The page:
Gregor Piatigorsky, professor of cello, and James Arkatov, a cellist and photographer who captured images of the great musical personalities of the 20th century from his seat as principal cellist of the Hollywood Bowl Orchestra, and other major symphonies. His collection of photographs is currently located in the USC Library’s Special Collections.
The downstairs lobby of the new Arnold Schoenberg Institute, built as an international research center for the study and performance of not only Schoenberg’s music, but all 20th century music.
Recreation of Arnold Schoenberg’s study, furnished with the composer’s artifacts and papers in the Schoenberg Institute.
The USC Trojan Marching Band breaks record with its recording of “Tusk” with Fleetwood Mac, making it the largest number of musicians ever to perform on a single.
Four USC students form the Los Angeles Guitar Quartet. LAGQ goes on to become one of the most influential chamber ensembles in the world, winning a GRAMMY in 2004.
The Kronos Quartet was in residency at USC in the 1983-84 season. The six-concert season was built around the Bartok Quartets, one per concert in reverse order. In their final concert of the residency, beginning 35 minutes after the starting time given to everyone but the performers, the group performed Frederick Lesemann’s (MM ’61, DMA ’71) “Strokes”, Morton Subotnick’s “The Fluttering of Wings”, Ben Johnston’s Fourth Quartet, and Bartok’s First Quartet.
Los Angeles hosts the Olympics. Thornton collaborator and honorary alumnus, John Williams, winns a GRAMMY for his “Olympic Fanfare and Theme.”
Polish composer Witold Lutoslawski in a 1985 residency at USC. During his two-week tenure at the School of Music he was active in lectures, rehearsals and performances of his music.
While in residency at USC, Witold Lutoslawski conducted open rehearsals of several of his works, including “Chain 1”, “Mi-Part”i and “Trois Poemes de Henri Michaux.”
Philanthropist Flora L. Thornton becomes the school’s benefactor with a naming gift of $25 million, at the time the largest such contribution to an American school of music.
Thornton friends Martha Newman Ragland and Alice Harnell on the occasion of the renovation and opening of Alfred Newman Recital Hall.
The late virtuoso violinist Isaac Stern thanks members of the USC Thornton Symphony after a rehearsal. Maestro Stern appeared with the Symphony in one of his last public performances before his death.
Walt Disney Concert Hall opens. It is the current home of the L.A. Master Chorale, under the direction of USC Thornton alumnus Grant Gershon.
Midori Goto, world-renowned violinist who debuted with the New York Philharmonic at age 11, joins the USC Thornton faculty. Midori is widely recognized as an extraordinary performer, a devoted and gifted educator, and an innovative community engagement activist. In 2007, she was named a Messenger of Peace by U.N. Secretary-General Ban Ki-moon.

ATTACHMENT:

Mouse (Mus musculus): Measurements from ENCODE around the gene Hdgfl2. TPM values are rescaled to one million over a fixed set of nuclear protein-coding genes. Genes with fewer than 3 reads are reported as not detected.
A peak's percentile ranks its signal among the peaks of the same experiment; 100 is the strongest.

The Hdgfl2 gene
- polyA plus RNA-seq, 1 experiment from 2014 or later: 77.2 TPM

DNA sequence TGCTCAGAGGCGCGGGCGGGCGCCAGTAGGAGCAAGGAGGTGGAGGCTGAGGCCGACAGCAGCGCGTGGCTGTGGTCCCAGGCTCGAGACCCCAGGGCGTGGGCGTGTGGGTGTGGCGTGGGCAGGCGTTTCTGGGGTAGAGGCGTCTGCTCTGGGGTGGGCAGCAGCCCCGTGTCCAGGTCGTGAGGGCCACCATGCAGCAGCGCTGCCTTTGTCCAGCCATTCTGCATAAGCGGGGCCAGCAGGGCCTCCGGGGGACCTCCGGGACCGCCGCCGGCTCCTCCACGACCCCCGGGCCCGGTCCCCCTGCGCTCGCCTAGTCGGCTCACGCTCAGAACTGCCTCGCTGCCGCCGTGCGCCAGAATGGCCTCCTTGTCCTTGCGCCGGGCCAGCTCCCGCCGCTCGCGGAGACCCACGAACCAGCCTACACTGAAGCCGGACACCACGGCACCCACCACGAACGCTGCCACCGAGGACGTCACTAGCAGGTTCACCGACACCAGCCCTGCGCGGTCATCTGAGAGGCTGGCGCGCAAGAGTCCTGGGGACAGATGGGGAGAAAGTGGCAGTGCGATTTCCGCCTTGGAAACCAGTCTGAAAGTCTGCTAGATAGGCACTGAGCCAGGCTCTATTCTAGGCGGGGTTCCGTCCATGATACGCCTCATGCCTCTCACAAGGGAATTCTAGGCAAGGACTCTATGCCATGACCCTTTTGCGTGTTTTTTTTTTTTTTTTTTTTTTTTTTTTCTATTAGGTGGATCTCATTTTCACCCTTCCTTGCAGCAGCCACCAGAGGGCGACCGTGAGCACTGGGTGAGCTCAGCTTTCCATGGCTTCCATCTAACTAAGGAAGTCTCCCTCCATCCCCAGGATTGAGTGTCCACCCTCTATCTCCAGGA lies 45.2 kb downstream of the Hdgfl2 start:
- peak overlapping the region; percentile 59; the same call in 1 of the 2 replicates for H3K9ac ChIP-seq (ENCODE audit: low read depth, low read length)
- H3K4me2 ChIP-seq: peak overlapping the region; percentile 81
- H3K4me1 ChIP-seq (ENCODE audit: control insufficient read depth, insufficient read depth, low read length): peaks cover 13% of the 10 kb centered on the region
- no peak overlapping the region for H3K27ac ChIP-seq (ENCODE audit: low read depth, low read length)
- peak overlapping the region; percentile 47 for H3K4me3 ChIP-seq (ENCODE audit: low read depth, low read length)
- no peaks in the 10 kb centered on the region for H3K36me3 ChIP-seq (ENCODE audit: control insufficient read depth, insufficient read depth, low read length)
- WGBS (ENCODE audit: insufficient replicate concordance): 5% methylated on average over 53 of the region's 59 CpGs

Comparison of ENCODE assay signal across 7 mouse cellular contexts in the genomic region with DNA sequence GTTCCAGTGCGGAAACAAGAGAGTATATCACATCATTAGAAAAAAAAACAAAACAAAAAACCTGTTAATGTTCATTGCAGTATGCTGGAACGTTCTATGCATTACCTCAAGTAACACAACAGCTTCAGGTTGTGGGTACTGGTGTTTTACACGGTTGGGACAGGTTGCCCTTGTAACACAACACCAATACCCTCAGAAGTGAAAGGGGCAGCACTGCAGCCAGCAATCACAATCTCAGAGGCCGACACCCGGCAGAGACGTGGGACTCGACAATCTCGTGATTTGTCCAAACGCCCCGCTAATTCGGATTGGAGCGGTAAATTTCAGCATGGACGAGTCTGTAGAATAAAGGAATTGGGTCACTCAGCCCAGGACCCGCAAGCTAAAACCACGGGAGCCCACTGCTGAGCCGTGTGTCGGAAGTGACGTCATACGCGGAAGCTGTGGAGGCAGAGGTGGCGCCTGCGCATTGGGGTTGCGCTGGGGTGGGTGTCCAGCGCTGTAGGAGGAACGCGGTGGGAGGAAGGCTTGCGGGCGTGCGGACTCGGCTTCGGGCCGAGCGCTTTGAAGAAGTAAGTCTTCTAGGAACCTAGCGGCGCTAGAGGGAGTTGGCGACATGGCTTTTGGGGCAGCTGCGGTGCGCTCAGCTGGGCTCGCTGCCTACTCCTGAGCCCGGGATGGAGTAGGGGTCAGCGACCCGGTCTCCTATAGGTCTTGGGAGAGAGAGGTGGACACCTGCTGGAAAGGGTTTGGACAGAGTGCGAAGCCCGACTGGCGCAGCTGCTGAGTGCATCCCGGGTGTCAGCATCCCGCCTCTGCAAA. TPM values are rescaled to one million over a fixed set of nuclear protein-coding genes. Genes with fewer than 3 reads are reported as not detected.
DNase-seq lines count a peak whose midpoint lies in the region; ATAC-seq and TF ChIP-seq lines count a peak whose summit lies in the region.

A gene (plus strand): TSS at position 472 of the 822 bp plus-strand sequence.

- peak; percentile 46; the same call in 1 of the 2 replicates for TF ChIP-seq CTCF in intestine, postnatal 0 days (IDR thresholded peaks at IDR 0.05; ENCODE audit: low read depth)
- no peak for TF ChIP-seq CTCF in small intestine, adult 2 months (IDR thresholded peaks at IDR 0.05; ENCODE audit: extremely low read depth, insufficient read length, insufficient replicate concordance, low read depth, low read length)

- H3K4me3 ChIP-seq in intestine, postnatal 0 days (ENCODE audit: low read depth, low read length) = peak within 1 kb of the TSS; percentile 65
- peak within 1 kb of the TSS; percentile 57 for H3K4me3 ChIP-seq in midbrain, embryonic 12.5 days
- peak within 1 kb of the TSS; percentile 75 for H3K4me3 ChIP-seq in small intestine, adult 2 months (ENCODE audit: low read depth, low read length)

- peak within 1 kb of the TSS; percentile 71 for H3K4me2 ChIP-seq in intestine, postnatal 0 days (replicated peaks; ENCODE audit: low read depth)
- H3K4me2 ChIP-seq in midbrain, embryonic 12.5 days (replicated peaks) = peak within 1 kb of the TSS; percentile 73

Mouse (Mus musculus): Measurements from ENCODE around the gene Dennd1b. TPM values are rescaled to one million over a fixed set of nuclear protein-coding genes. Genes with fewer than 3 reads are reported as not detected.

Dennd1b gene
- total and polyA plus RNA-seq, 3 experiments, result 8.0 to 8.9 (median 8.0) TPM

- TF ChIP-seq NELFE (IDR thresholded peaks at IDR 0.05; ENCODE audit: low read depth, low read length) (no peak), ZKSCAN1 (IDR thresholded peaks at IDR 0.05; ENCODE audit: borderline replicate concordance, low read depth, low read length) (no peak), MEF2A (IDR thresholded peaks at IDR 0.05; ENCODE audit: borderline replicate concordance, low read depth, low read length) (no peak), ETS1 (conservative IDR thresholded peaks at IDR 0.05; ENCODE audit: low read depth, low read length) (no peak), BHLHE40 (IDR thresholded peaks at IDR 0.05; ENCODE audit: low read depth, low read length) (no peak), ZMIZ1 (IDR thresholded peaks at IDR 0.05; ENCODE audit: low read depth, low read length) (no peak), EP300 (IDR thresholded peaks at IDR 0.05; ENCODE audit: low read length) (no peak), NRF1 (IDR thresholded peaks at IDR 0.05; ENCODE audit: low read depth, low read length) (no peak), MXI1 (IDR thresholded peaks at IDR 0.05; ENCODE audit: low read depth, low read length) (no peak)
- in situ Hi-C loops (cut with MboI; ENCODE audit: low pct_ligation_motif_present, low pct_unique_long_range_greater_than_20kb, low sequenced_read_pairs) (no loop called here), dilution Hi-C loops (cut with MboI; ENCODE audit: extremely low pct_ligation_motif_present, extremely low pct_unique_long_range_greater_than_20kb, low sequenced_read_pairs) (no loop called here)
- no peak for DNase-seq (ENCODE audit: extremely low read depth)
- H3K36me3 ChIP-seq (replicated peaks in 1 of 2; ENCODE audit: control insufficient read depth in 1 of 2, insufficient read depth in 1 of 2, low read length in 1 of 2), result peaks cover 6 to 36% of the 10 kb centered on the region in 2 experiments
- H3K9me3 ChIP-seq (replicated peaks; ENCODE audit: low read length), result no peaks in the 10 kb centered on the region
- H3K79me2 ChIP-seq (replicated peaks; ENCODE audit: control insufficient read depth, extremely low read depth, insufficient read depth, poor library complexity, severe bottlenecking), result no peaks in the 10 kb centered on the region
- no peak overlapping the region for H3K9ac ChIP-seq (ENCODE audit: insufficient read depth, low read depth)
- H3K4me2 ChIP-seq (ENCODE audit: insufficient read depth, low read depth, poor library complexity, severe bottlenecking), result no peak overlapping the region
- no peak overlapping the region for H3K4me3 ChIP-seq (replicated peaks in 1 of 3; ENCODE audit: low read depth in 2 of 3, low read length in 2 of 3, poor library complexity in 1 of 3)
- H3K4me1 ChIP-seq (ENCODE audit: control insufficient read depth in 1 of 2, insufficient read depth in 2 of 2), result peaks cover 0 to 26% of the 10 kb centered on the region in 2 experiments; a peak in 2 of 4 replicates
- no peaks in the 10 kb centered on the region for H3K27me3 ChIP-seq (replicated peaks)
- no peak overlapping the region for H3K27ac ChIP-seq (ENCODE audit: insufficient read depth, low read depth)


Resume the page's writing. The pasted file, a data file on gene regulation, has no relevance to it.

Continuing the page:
Cellist Yo-Yo Ma works with a Thornton student during a master class at Bovard Auditorium. Mr. Ma also appeared with the USC Thornton Chamber Orchestra in November 2004.
Members of the student group New West Guitar Quartet are interviewed during their tour of Japan. The group, part of the USC Thornton Protege Program, also released a CD under the Thornton School’s Flora Records label.
Morten Lauridsen, three-time USC alumnus and USC Distinguished Professor of Composition, is awarded the National Medal of the Arts for “his composition of radiant choral works combining musical power, beauty and spiritual depth that have thrilled audiences worldwide.”
USC Thornton establishes the Popular Music Performance major, the first of its kind at a major research university. The unique Bachelor of Music in Popular Music Performance required building an entirely new curriculum from the ground up, offering its students rigorous musical training in addition to study in production, music technology, and entertainment law.
Having opened in 1884 and remained the oldest continually operated cultural institution in Southern California, USC Thornton celebrates its 125th anniversary with major events throughout the year. Highlight performances included a concert with the USC Thornton Symphony conducted by Michael Tilson Thomas, renowned conductor Helmuth Rilling guest-conducting the USC Thornton Symphony and Choral Artists, and a benefit concert with The Steve Miller Band.
Alice Schoenfeld, holder of the Alice and Eleonore Schoenfeld Endowed Chair in String Instruction and a professor of violin instruction and performance for more than half a century at the USC Thornton School of Music, commits $3 million to create a new symphonic hall for the school — the Alice and Eleonore Schoenfeld Symphonic Hall.
After 32 years as concertmaster for the New York Philharmonic, Glenn Dicterow steps down to accept the position as Robert Mann Chair in Strings and Chamber Music at USC Thornton.
The Hollywood Reporter listed the USC Thornton School of Music as one of the top music schools in the country, and a “springboard to the industry.”
Gimel “Young Guru” Keaton, Grammy Award-nominated engineer, DJ and music producer best known for his work with rapper Jay-Z, joins the USC Thornton faculty as an artist-in-residence for the 2013-14 academic year.
USC Thornton students perform with Elton John in Bovard Auditorium in September 2013. Later that same week, the performers reprised their roles onstage with Sir Elton John — this time on national television during the 65th annual Emmy Awards.
Michael Tilson Thomas, one of the world’s most prominent musicians and a two-time alumnus of the USC Thornton School of Music (’67 and MM ’76), is named a Judge Widney Professor of Music at USC. The appointment gives USC Thornton students the chance to work directly with Thomas through mentorship and other educational opportunities that will further enhance their developing careers.
The USC Thornton School of Music is named the first official university affiliate of The GRAMMY Museum. As a GRAMMY Museum university affiliate, USC will have access to GRAMMY Museum content for educational purposes, curriculum resources, research programs, internship opportunities, professional development seminars, collaborative marketing and promotions, project-based learning and more.